A survey of senior managers responsible for data centres has revealed that they do not believe the claims from IT vendors that their technology will lower the environmental impact of data centres.
Aperture Research Institute (ARI) surveyed over 100 data centre professionals and discovered that policies to reduce the environmental impact of the data centre are being adopted across the industry. It also discovered that data centre professionals are pouring cold water on claims from vendors that their technology is the silver bullet to greener IT. ARI found that 26 per cent of those surveyed dismissed green claims by vendors as hype, and 42 per cent pointed out that there is no way of validating the claims from vendors.
“There’s a lack of trust between vendors and the data centres they supply,” said Steve Yellen, principal of ARI. “Managers recognise the positive contribution that more energy efficient equipment can make, but they are quick to dismiss vendors’ green claims as hype or impossible to verify.”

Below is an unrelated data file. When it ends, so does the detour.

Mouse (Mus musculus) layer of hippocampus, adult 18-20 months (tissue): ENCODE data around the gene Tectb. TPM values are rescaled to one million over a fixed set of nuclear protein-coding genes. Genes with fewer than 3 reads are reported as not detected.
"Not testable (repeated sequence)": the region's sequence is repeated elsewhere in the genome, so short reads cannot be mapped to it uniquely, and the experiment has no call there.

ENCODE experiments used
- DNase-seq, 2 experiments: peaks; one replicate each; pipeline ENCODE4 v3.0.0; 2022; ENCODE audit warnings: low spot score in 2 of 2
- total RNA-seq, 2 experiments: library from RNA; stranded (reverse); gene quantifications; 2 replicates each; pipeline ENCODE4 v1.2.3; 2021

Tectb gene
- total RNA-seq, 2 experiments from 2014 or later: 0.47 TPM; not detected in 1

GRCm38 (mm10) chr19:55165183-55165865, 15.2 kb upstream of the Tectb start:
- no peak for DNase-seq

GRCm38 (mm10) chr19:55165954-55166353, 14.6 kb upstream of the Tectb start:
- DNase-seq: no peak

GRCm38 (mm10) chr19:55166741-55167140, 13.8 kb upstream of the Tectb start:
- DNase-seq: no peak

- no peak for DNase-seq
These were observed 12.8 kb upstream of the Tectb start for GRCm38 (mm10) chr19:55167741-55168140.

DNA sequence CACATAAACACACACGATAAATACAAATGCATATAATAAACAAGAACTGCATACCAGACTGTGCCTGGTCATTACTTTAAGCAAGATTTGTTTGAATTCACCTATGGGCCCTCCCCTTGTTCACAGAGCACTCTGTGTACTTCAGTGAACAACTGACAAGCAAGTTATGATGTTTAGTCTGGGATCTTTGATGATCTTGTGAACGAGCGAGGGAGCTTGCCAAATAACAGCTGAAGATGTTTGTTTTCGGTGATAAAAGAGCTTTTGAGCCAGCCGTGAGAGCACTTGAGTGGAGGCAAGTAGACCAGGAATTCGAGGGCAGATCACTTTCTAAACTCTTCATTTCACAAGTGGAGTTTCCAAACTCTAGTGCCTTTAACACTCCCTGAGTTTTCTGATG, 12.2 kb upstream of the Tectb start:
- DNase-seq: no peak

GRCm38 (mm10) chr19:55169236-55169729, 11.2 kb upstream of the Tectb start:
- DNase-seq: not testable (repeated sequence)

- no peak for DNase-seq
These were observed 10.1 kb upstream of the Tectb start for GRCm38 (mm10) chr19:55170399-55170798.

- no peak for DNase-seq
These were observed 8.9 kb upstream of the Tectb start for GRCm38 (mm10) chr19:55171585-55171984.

The green agenda is gaining ground, 70 per cent of those surveyed said they were going green. But 19 per cent said their green initiatives did not include the data centre and 13 per cent did not know if the green plans included the data centre.
Asked what opportunities for cutting energy use in the data centre they would suggest, 44 per cent of respondents said cooling, and 24 per cent power efficiency. Just one respondent suggested turning unused CPUs off.
Virtualisation and consolidation was named by 27 per cent of those surveyed as a strategy for energy efficiency. ARI said, “The minority of managers appear willing to adopt strategies that will help them use existing assets more effectively.” Instead data centre managers are looking for equipment that is more energy efficient.